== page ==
Second, the emergence of Wazir as a strong face of the movement. Arif Wazir was a senior leader of the PTM, a non-violent group that campaigned against extrajudicial killings, enforced disappearances, discrimination, and surveillance of the Pashtun community by the Pakistani authorities since its emergence in 2018. The Pashtuns in north-west Pakistan have for decades being discriminated by successive Pakistani governments, both civilian and military. As a leader, Wazir was a vocal critic of human rights violations by the military and has led many public campaigns and peaceful protests demanding peace, justice, accountability, and an end to discrimination against Pashtuns. Wazir was regularly arrested and put in jail for his activities which let him to becoming one of the most respected leaders of the movement alongside Ali Wazir, Mohsin Dawar, and Manzoor Pashteen who are main leaders of the movement. He also contested in the elections from KP-114 constituency. However, a month before the poll he was arrested and thus could not complete his election campaign. He was later released on the orders of the Election Commission of Pakistan. Despite such hurdles, he still managed to gather 10,272 votes against PTI candidate 11,114 votes.

Last, similar story across other minority communities. His death drew strong responses from both the Pashtun community and other minority communities in Pakistan. Manzoor Pashteen condemned the murder and stated that this death is a massive loss for oppressed groups, adding that a Jirga should be held to bring a sense of unity among Pashtuns. Mohsin Dawar, a member of Pakistan's Parliament and member of the PTM, accused “state-sponsored terrorists of carrying out the attack. The MQM chief said that the cold-blooded murder of Wazir was the worst form of state terrorism and a cowardly act that deserved condemnation in all aspects.

A long walk ahead: Target killing of PTM leaders in perspective

But why are the PTM, its members, and Pashtuns being targeted? And who is targeting them? The answer to these questions remains uncertain. It is possible that both the Deep State in Pakistan or the militants could be behind these attacks given for their reasons. The Deep State's worry lies in the fact that it does not want to lose control of the Federally Administered Tribal Areas (FATA) region inhabited exclusively by Pashtuns which it has kept under tight control for several years. Further, the Pakistani state is suspicious of the PTM's increasing solidarity with Afghanistan. The suspicion has led to paranoia due to the nature of the movement and the geographic proximity with Afghanistan. However, there has been no organized Pashtun separatist movement since the 1980s.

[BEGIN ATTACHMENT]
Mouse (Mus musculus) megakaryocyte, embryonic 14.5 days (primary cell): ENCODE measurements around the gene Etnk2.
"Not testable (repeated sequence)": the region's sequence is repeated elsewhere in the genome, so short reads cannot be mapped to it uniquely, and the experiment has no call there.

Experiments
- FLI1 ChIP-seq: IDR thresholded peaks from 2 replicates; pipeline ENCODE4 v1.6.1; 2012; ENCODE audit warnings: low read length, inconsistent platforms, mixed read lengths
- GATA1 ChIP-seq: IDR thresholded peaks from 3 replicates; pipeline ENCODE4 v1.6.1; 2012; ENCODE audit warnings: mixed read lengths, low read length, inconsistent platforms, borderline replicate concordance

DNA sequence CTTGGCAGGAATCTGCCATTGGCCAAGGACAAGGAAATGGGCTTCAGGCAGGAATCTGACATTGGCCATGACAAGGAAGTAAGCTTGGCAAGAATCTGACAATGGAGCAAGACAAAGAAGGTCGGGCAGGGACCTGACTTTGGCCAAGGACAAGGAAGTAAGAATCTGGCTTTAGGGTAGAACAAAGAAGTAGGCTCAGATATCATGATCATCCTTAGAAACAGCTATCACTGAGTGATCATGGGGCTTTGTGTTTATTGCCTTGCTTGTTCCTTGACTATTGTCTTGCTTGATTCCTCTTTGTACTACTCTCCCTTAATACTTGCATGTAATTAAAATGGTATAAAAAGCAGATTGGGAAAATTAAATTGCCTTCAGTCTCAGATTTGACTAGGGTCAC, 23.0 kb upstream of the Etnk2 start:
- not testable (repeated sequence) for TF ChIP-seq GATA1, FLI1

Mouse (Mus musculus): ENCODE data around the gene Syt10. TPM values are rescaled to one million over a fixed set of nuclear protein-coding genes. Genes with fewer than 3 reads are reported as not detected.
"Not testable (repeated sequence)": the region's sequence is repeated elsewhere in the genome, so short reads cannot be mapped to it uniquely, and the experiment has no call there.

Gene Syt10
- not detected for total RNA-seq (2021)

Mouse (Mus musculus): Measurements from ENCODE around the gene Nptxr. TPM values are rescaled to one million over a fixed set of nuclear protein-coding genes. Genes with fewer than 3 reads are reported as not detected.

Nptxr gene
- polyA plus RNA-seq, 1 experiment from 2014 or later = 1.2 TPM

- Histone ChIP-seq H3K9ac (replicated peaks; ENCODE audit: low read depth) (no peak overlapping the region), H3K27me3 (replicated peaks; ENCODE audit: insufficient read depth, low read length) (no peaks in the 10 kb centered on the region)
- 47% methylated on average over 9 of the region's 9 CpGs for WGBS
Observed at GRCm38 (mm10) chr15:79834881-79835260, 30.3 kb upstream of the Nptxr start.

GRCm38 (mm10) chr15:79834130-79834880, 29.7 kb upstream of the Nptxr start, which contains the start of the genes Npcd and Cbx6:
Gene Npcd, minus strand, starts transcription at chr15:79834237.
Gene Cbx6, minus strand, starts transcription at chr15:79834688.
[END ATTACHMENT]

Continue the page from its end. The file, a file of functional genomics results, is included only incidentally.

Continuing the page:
However, the killing of Wazir and discrimination of the Pashtun people only highlight Pakistan's sustained intimidation, censorship, arrests and persecution of Pashtuns and the crushing of the PTM, a movement advocating for the rights of ethnic Pashtuns. The Militants, on the other hand, are critical of the secular nature of the movement for which they constantly target the PTM.

The PTI government must make this a meaningful dialogue with the PTM leadership to make a positive change in the lives of the Pashtun community for an offensive strategy that would only alienation them further and could create serious problems in the future.


Abigail Miriam Fernandez is a Research Assistant at the National Institute of Advanced Studies (NIAS).